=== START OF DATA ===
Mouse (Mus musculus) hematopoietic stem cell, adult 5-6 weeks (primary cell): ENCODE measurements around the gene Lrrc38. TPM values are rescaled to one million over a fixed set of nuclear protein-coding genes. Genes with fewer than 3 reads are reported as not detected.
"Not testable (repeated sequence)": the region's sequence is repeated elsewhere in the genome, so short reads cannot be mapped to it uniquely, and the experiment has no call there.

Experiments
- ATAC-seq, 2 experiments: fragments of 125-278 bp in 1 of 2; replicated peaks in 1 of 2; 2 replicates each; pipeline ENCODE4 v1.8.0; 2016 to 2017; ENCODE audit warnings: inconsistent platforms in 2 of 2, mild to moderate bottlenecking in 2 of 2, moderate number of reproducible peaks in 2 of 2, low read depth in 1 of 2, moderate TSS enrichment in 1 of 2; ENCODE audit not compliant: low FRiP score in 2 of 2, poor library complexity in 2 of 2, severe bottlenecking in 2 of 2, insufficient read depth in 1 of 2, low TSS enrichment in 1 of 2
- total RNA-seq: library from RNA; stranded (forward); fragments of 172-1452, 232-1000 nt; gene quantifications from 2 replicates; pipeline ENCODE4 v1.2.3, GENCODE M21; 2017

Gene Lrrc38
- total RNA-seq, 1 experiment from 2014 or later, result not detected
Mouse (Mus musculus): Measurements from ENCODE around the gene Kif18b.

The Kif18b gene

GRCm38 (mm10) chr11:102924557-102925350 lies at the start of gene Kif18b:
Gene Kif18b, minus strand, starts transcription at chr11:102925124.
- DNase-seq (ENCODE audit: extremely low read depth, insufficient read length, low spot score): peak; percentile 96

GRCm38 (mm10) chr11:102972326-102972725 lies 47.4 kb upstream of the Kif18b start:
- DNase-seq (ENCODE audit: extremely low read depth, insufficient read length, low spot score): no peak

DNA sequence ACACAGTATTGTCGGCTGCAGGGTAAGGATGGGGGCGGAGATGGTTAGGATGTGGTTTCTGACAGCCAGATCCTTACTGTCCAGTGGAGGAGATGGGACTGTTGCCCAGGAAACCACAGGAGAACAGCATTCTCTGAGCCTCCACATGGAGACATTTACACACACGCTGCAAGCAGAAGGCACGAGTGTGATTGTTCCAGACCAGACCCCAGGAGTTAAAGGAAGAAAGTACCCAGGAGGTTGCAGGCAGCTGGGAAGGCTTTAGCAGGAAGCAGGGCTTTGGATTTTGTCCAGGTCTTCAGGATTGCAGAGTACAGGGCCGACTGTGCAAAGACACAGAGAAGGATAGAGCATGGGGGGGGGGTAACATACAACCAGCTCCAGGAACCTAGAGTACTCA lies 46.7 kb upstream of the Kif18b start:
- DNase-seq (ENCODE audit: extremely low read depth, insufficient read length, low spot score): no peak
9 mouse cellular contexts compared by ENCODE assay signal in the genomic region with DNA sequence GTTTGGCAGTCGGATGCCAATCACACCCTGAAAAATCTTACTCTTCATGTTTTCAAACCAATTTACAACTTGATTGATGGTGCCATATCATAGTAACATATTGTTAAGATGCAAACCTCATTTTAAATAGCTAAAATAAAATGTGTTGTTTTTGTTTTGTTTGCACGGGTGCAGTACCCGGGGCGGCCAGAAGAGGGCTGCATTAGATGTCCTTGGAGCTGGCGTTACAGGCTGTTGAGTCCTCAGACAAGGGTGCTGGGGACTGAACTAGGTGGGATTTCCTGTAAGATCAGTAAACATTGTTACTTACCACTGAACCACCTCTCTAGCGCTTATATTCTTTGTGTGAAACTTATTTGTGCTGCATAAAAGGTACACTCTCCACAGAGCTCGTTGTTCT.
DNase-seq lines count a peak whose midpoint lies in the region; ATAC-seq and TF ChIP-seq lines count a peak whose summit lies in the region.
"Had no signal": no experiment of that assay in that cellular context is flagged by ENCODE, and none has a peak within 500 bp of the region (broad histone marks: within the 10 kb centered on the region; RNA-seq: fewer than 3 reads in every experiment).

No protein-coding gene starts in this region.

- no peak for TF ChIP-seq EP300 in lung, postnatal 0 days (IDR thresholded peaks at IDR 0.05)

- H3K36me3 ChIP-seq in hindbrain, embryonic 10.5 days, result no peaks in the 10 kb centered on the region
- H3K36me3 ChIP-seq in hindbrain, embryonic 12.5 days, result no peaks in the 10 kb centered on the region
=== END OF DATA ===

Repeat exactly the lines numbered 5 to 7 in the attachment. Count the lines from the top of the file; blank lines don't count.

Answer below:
- total RNA-seq: library from RNA; stranded (forward); fragments of 172-1452, 232-1000 nt; gene quantifications from 2 replicates; pipeline ENCODE4 v1.2.3, GENCODE M21; 2017

Gene Lrrc38
- total RNA-seq, 1 experiment from 2014 or later, result not detected